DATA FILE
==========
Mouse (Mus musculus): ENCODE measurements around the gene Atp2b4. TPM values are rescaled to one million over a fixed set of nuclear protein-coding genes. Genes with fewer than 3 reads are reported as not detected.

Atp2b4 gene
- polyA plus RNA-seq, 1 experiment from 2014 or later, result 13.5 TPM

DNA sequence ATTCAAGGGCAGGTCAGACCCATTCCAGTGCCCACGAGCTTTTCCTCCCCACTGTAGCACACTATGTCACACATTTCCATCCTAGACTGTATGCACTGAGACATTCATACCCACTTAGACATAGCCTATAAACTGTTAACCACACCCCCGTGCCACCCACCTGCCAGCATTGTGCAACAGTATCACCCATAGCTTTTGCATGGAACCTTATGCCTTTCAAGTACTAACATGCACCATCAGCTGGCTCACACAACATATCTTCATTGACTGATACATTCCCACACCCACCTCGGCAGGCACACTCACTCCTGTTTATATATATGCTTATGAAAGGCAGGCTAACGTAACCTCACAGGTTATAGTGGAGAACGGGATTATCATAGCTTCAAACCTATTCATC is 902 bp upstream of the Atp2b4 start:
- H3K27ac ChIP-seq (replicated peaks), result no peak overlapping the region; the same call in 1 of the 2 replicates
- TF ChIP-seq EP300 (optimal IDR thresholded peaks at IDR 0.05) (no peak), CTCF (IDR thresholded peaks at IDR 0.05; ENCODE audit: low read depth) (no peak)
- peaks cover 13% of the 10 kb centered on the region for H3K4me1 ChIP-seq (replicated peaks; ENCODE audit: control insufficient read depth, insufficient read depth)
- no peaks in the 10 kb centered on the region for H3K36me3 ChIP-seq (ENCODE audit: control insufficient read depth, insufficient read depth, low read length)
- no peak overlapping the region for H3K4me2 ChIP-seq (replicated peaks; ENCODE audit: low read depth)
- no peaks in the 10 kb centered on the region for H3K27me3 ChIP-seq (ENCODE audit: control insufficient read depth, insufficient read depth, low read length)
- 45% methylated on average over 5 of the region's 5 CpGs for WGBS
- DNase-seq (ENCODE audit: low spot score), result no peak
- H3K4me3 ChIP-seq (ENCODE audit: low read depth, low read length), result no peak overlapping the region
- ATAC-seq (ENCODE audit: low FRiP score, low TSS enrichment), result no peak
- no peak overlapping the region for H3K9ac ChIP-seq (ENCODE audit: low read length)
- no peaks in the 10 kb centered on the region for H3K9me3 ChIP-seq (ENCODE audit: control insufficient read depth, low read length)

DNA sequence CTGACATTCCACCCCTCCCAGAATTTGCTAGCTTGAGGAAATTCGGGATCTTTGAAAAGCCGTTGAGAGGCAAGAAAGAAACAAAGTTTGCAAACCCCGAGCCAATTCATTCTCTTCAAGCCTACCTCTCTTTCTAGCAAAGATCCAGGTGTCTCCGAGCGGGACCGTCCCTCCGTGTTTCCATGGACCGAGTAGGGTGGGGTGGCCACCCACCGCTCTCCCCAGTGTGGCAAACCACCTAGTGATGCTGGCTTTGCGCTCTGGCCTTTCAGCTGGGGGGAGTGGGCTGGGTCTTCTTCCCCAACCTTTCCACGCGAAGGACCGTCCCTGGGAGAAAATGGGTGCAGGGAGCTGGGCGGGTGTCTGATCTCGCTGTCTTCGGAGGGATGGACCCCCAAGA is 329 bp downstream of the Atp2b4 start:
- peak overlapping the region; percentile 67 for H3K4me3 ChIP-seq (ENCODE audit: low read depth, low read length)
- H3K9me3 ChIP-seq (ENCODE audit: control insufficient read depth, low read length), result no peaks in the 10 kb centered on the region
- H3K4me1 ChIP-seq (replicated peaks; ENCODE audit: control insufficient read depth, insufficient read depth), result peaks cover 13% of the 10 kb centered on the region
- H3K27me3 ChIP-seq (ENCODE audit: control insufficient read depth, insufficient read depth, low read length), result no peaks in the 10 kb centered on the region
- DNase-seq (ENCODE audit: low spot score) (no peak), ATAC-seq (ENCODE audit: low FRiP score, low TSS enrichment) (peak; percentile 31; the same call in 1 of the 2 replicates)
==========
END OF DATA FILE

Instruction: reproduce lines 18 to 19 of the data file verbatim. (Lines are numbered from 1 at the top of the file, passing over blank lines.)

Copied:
- peak overlapping the region; percentile 67 for H3K4me3 ChIP-seq (ENCODE audit: low read depth, low read length)
- H3K9me3 ChIP-seq (ENCODE audit: control insufficient read depth, low read length), result no peaks in the 10 kb centered on the region